Future Reflections                                                                                         Winter/Spring 2005

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Distinguished Educator of Blind
Children Award for 2005

by Sharon Maneki
Sharon Maneki (giving distinguished Educator of Blind Children Award)
Sharon Maneki

Editor's Note: Sharon Maneki is president of the National Federation of the Blind of Maryland. She also chairs the committee to select the Distinguished Educator of Blind Children for 2005.

The National Federation of the Blind will recognize an outstanding teacher of blind children at our 2005 convention next July. The winner of this award will receive an expense-paid trip to the convention, a check for $1,000, an appropriate plaque, and an opportunity to make a presentation about the education of blind children to the National Organization of Parents of Blind Children early in the convention.

Anyone who is currently teaching or counseling blind students or administering a program for blind children is eligible to receive this award. It is not necessary to be a member of the National Federation of the Blind to apply. However, the winner must attend the national convention. Teachers may be nominated by colleagues, supervisors, or friends. The letter of nomination should explain why the teacher is being recommended for this award.

The education of blind children is one of our most important concerns. Attendance at a National Federation of the Blind convention will enrich a teacher's experience by affording him or her the opportunity to take part in seminars and workshops on educational issues, to meet other teachers who work with blind children, to meet parents, and to meet blind adults who have had experiences in a variety of educational programs. Help us recognize a distinguished teacher by distributing this form and encouraging teachers to submit their credentials. We are pleased to offer this award and look forward to applications from many well-qualified educators.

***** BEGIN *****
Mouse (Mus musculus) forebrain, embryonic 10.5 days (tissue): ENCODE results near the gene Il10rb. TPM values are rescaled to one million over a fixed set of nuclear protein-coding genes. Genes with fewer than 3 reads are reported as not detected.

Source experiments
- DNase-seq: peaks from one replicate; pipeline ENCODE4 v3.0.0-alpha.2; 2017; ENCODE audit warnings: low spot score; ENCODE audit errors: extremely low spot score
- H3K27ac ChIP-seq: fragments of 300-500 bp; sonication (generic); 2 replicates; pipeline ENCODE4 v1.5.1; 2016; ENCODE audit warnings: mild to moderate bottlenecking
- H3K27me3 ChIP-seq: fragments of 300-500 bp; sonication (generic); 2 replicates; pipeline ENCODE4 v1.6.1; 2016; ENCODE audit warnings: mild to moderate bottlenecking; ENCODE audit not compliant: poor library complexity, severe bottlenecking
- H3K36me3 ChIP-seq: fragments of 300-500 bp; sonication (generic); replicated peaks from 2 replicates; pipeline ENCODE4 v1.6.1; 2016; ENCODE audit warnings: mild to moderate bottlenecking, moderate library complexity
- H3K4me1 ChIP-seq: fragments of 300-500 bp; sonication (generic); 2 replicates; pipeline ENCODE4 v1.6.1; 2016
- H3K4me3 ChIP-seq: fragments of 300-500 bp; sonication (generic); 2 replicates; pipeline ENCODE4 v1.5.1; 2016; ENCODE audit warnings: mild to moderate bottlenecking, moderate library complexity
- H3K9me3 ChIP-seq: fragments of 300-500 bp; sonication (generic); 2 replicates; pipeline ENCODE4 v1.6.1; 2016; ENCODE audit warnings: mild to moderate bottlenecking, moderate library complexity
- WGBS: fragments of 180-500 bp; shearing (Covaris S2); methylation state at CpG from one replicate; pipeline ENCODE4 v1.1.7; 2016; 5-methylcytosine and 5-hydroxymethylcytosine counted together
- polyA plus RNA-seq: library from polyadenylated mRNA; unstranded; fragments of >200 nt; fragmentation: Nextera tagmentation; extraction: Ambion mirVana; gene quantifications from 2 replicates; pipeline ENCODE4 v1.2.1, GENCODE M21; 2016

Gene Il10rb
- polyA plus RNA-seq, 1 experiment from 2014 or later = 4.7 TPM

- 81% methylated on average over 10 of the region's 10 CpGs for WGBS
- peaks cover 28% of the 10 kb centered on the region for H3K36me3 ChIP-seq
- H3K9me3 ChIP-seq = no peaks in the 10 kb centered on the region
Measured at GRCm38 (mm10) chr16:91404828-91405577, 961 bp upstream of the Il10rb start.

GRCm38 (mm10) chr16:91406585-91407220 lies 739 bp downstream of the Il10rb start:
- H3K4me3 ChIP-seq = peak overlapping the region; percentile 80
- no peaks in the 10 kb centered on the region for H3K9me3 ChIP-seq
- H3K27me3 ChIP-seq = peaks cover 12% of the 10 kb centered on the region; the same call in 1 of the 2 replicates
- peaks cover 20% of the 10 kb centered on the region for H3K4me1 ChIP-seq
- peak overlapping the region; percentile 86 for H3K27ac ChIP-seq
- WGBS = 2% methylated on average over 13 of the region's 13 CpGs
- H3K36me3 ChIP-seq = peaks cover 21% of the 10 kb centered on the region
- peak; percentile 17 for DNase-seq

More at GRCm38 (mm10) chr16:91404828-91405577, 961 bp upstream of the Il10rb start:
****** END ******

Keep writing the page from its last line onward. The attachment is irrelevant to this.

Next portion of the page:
Please complete the application and attach the following:

1. A letter of nomination from someone (parent, co-worker, supervisor, etc.) who knows your work;

2. A letter of recommendation from someone who knows you professionally and knows your philosophy of teaching; and

3. A letter from you discussing your beliefs and approach to teaching blind students. In your letter you may wish to discuss topics such as the following:

What are your views about when and how students should use tape recordings, magnification devices, the slate and stylus, electronic notetakers, computers, and other technology?

How do you decide whether a child should use print, Braille, or both?

How do you determine which students should learn cane travel (and when) and which should not?

When should keyboarding be introduced?

When should a child be expected to hand in print assignments independently?

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